The Letters of H. P. Blavatsky to A. P. Sinnett

Letter No. 145

Ludwig StRASSE,
8th March.

Dear Mr. Sinnett,

We have just received Redway's "Catalogue" and are surprised, indignant if you please, to see that he advertises Mme. Coulomb's book! As he has undertaken to be the Publisher for the Theosophical Society it seems to me very strange that we should sell the works of our enemies. I find myself in close quarters, do you not think that the book and name could be suppressed entirely in the next catalogue. I should also like to make an observation about my little book. It was published at 6d. I was told that was too expensive. I then reduced it to 4d., the publisher, Redway, gets it at 2 1/2d. I believe, and I see he sells it at 2s., rather unfair I think because by that people will naturally think I want to make money, whereas if the whole were sold at the price I have named, it would not cover the publishing expenses.

As the chelas have agreed that Mme. Blavatsky is to be deserted and abandoned in her helpless condition when I leave her, I have determined to try and defer that painful moment as long as I can, and so have given up my visit to Elberfeld and other friends on my way to Sweden, and stay here until the 28th of this month. In this way I just arrive in time for my son's birthday.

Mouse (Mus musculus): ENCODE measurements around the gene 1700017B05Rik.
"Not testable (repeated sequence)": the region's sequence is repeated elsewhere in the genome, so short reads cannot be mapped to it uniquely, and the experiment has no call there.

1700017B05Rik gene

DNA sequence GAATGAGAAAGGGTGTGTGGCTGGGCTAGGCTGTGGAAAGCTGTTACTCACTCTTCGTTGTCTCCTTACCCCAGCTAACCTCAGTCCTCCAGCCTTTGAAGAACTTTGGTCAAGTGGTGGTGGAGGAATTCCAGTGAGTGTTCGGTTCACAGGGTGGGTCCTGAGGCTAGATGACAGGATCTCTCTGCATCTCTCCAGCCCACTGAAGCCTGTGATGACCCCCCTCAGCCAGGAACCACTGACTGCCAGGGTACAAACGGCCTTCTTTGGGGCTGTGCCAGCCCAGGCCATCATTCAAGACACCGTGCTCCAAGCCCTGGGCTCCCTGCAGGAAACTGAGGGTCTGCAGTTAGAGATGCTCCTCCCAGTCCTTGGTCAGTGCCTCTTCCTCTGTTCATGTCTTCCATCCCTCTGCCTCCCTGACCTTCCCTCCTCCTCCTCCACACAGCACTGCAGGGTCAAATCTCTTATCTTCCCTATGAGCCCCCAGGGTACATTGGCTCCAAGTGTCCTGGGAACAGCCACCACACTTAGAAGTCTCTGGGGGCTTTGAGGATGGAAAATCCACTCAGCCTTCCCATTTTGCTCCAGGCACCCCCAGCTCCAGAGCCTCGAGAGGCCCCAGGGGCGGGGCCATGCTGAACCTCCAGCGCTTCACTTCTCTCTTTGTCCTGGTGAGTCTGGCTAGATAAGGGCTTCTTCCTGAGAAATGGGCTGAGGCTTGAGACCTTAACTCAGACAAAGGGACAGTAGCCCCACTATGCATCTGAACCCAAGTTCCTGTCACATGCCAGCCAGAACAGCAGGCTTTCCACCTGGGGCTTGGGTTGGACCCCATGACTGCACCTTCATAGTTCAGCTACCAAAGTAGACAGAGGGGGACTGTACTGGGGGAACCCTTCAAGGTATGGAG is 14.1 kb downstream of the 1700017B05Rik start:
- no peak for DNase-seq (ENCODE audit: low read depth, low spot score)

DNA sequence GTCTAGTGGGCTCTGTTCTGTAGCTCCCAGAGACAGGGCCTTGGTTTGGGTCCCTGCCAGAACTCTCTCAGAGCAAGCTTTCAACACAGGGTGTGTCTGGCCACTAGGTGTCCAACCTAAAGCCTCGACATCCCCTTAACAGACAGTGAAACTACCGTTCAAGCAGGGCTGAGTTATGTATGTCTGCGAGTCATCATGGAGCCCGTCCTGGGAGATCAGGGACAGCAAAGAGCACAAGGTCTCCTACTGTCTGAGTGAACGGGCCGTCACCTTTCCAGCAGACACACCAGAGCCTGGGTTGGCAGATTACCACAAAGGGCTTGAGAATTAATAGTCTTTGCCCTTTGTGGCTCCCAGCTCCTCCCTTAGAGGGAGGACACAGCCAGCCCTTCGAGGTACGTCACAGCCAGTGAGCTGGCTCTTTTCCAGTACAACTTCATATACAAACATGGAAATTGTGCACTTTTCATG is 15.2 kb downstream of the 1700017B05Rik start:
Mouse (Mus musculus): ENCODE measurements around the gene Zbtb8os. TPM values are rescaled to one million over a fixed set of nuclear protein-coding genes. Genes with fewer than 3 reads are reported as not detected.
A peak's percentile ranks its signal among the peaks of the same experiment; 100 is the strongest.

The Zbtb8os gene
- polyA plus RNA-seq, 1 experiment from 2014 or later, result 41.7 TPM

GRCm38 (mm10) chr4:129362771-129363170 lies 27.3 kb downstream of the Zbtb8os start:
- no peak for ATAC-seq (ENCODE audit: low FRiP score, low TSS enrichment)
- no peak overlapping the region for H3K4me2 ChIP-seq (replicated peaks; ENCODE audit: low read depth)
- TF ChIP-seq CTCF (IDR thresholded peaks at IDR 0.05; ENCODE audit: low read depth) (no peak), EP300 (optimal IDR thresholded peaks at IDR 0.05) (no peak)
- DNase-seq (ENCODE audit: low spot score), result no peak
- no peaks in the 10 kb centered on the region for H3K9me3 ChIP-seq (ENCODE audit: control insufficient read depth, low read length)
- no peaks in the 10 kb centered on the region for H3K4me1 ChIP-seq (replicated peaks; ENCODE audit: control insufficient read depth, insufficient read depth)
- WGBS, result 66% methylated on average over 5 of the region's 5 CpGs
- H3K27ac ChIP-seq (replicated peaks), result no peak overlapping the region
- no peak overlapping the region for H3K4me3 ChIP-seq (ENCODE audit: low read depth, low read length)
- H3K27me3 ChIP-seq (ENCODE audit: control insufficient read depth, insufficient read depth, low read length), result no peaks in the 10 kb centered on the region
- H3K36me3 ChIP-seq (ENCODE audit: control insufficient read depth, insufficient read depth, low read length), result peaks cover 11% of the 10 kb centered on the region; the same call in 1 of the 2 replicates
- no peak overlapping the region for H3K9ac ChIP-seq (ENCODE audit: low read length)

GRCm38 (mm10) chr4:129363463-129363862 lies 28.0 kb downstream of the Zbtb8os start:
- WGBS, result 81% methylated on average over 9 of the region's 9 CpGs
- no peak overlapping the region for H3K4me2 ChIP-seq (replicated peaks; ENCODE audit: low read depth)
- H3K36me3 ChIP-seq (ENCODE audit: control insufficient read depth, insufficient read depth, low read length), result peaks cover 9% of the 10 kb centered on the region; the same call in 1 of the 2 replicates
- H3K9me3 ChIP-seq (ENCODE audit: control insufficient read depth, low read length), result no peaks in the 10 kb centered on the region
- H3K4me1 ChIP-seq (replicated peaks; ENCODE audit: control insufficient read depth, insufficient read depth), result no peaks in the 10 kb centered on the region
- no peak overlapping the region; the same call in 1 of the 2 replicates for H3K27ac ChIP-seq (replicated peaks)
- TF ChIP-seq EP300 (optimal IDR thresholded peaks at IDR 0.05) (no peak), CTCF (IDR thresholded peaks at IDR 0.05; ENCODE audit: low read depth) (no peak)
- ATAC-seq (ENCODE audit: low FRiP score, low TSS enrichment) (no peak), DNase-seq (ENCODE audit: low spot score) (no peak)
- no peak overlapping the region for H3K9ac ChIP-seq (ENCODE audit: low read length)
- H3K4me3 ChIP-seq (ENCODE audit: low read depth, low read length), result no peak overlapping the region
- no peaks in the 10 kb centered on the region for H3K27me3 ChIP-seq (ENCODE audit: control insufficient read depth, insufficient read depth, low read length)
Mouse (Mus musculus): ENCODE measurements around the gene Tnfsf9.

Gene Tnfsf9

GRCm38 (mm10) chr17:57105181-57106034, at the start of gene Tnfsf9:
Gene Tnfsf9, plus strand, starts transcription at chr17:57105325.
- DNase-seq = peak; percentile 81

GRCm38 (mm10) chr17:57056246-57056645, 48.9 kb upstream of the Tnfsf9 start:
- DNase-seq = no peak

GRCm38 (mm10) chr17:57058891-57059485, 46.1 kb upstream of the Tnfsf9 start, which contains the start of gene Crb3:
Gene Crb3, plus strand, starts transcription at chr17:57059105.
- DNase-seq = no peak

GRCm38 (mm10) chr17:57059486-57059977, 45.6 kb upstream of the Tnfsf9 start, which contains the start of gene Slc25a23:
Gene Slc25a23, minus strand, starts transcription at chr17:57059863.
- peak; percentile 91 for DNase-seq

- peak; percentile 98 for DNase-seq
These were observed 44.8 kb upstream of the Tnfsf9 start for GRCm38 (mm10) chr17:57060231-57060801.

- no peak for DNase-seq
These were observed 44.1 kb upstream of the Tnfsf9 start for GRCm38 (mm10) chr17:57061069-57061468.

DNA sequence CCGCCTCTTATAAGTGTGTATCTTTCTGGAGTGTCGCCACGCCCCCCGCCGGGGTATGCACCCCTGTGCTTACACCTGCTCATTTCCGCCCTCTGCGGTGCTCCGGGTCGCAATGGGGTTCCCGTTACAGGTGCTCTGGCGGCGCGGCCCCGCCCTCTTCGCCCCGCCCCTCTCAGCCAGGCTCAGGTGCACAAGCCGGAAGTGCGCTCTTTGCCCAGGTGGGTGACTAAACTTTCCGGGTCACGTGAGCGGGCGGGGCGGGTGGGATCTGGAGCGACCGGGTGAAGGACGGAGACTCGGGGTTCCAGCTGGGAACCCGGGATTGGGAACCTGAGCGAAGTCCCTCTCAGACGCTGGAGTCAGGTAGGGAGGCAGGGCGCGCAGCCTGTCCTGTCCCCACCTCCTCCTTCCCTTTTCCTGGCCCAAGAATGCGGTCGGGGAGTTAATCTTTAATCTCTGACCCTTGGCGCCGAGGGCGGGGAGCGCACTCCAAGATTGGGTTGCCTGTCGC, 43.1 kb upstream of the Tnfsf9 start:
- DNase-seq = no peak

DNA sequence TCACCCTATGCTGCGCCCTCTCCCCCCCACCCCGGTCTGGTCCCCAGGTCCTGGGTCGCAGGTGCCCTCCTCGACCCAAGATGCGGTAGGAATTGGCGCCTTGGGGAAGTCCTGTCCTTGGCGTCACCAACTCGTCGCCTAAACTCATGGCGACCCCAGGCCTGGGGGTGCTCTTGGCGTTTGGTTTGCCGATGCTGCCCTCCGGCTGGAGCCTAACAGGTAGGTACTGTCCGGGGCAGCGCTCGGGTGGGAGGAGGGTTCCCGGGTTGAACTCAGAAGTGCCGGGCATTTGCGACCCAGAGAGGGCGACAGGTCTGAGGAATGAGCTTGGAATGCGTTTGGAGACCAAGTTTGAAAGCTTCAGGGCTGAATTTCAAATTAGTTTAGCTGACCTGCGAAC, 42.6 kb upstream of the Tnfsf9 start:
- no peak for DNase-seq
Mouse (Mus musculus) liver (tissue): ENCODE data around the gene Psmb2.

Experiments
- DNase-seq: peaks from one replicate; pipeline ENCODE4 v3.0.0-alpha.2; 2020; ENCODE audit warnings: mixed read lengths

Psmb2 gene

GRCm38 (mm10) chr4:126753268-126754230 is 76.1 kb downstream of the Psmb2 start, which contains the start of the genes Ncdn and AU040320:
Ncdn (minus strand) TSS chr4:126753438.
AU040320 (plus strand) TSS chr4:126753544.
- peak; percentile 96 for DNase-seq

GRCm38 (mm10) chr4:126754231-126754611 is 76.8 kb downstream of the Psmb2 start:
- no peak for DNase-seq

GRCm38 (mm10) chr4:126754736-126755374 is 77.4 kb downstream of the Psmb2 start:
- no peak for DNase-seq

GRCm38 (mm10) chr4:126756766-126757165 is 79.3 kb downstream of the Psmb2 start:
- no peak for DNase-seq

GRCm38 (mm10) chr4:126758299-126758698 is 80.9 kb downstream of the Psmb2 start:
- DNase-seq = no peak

I shall be curious to see in the Memoirs how you have inserted our different evidences. You will be amused to hear that you have been flourishing in the Swedish papers. A long article has suddenly appeared from an unknown individual — giving a flourishing account and the whole history of the T.S. All the Notabilities are mentioned, and you shine conspicuous among the number. This article has aroused great interest on the subject, and Von Bergen has received invitations from all sides to lecture on Theosophy. This is of course very delightful and charming, but I suppose the "Revers de la medaille" will soon show itself.

I have heard news lately which is annoying, viz., that Mrs. Going, her maid and Mrs. Kingsford have lately been possessed by bad influences. They attribute these persecutions to the fact that they have had some contact with Madame B. and the Mahatmas. They say that Madame De Steiger was tormented in the same way before going to the East, and in consequence of all this I have been advised very seriously to withdraw myself from the dangerous and unholy influence. I have thought very seriously over this and have come to this conclusion. In working for the T.S. we place ourselves under the protection of the Masters, and all goes well as long as we believe in them, but from the day when insidious doubts creep into our minds (as happens to so many) the protection of the Masters is withdrawn, and thus the evil consequences just related occur, and more particularly so with those who have attended many seances. What remedy would you suggest against this growing evil?

Yours sincerely,
C. W.

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